Architecture, either as design or as reality, offers us other ways of access to the past - to the buildings' own statements of how they were perceived functionally and in terms of importance; they also can, with help, tell us much about how they were used and about their occupants' way of life.

     EXAMPLES: Yale Art Gallery, Yale Center for British Art, Lewis Walpole Library (a Yale library located in Farmington CT), New Britain Museum of American Art, Wadsworth Athenaeum (Hartford), Beinecke Library (especially the Osborn Collection and the Western Americana Collection).

PRINTS

Prints are art works reproduced in multiple copies; these include graphic art, etchings, engravings, lithographs, woodcuts, mezzotints, posters, trade cards, artists' prints, computer-generated graphics, and book illustration. This is the art of mass-production, Walter Benjamin's "reproducible work of art". This category includes many of the great illustrated works of the past - you can, for instance, gain a superb understanding of Renaissance mining and iron-making technology from Agricola's great sixteenth-century treatise, De re metallica , with its superb woodcuts. Book illustration in general is an important informational source, not to be overlooked. Topographical works and prints have a long and distinguished history in the recording of landscape and the built environment, especially in its grander manifestations - the world of work has been more the province of the photographer until recently.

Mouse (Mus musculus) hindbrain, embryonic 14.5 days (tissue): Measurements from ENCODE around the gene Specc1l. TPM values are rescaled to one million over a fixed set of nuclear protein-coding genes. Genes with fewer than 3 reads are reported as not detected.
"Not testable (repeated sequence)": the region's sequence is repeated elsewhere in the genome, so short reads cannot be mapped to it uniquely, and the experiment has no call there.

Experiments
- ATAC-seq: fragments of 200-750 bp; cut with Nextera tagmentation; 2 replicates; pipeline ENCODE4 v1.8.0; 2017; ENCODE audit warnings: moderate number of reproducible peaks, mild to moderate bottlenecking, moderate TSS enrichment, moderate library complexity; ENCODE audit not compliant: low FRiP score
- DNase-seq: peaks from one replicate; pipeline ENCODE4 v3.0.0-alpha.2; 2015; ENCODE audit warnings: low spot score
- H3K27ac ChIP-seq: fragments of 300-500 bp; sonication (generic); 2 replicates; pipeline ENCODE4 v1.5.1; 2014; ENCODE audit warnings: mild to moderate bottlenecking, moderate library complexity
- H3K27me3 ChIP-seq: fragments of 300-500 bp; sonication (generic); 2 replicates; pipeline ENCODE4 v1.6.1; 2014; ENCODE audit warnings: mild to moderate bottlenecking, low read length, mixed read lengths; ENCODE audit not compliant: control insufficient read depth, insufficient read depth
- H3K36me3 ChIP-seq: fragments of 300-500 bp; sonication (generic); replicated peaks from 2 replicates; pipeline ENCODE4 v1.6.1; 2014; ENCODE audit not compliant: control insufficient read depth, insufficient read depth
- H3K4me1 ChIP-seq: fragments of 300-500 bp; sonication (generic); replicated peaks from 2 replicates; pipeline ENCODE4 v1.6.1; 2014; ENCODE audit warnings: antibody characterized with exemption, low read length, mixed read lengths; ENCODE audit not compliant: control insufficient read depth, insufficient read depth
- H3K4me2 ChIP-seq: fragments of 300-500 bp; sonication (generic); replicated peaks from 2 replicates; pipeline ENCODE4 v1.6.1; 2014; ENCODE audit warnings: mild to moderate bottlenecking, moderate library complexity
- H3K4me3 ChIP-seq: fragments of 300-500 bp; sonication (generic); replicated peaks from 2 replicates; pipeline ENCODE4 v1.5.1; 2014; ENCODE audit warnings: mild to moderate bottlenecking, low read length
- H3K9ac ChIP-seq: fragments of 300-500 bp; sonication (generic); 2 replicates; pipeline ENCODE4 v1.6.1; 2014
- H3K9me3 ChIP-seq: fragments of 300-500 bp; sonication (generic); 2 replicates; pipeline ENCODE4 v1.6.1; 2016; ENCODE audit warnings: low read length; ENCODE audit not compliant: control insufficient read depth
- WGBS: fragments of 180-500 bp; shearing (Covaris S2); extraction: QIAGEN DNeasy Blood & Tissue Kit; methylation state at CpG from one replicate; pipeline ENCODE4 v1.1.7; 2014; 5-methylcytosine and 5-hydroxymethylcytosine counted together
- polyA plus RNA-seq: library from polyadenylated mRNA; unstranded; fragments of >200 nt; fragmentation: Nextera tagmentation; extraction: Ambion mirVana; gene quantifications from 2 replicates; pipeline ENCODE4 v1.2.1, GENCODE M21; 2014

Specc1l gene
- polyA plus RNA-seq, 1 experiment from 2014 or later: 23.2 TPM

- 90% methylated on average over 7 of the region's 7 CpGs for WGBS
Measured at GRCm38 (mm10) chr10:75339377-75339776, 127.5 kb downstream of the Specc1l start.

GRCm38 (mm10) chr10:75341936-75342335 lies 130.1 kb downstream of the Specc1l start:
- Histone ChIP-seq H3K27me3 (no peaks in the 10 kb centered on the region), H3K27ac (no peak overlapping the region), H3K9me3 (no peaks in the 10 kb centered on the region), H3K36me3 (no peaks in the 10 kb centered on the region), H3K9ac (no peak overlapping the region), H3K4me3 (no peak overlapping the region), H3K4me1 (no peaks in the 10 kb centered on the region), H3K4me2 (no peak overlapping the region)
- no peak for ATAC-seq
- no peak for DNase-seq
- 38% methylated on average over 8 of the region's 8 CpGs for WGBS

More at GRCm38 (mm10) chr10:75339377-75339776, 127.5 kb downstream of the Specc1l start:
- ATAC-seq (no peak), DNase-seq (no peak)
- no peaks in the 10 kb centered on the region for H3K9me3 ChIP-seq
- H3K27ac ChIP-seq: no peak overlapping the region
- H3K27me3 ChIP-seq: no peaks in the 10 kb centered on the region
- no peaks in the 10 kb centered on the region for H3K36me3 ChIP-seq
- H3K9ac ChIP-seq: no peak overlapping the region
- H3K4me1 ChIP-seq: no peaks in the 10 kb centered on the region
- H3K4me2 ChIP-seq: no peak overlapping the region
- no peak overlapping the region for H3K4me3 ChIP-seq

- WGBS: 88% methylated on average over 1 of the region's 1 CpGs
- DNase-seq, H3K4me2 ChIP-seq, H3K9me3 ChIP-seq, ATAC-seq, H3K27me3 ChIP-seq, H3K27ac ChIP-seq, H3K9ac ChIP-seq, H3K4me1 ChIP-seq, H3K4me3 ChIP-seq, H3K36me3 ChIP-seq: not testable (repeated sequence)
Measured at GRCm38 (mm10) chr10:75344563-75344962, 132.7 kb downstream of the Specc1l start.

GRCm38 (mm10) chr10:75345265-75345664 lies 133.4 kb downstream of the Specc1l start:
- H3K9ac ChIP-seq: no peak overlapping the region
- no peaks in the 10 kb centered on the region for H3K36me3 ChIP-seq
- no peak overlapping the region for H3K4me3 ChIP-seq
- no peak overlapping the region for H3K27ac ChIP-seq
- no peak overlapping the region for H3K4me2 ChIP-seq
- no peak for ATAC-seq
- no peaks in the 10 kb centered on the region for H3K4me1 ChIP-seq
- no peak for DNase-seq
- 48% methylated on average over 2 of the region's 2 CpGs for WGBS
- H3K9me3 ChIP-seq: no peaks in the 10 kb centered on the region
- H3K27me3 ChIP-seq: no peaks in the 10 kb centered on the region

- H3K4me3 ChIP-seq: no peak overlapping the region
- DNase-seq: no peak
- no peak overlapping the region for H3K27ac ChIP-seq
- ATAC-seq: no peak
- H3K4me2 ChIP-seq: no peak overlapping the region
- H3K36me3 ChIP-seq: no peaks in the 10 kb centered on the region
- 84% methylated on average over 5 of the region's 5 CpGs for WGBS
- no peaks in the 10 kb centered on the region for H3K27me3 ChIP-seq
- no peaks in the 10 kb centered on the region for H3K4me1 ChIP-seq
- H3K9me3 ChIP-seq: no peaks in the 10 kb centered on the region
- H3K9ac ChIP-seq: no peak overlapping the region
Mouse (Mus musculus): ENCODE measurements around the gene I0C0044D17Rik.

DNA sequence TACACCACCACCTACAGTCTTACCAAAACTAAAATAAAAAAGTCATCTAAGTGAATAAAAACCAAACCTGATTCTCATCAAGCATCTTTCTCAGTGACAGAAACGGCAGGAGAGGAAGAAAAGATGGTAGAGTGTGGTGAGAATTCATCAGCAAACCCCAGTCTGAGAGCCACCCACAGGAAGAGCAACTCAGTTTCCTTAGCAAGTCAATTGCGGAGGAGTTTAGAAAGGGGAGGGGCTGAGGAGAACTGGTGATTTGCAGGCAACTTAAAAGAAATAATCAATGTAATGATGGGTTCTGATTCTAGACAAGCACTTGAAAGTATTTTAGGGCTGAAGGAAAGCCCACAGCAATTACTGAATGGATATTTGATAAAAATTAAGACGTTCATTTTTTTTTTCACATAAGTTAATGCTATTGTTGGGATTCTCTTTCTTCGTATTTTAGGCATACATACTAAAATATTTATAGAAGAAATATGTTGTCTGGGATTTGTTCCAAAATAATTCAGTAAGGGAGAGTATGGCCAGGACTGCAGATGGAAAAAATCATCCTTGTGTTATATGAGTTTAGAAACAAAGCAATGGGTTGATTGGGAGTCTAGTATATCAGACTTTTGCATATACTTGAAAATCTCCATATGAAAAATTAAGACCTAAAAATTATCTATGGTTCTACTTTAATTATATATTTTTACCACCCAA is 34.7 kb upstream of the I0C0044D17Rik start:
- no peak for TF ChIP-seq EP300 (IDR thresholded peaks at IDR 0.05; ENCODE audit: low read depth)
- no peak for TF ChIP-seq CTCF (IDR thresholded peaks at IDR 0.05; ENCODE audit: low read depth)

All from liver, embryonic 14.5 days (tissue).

EXAMPLES: Lewis Walpole Library (a Yale library located in Farmington CT) for eighteenth-century British subjects, the Beinecke Library, Yale Center for British Art Library

PHOTOGRAPHS

Photography means "drawing with light". Generally we mean by it images taken with a camera and reproducible from a photographic negative, though not all forms conform to this - early forms like the Ambrotype are negatives printed on glass which appear as a positive image when black velvet is placed behind them, while modern Polaroid prints are directly developed images.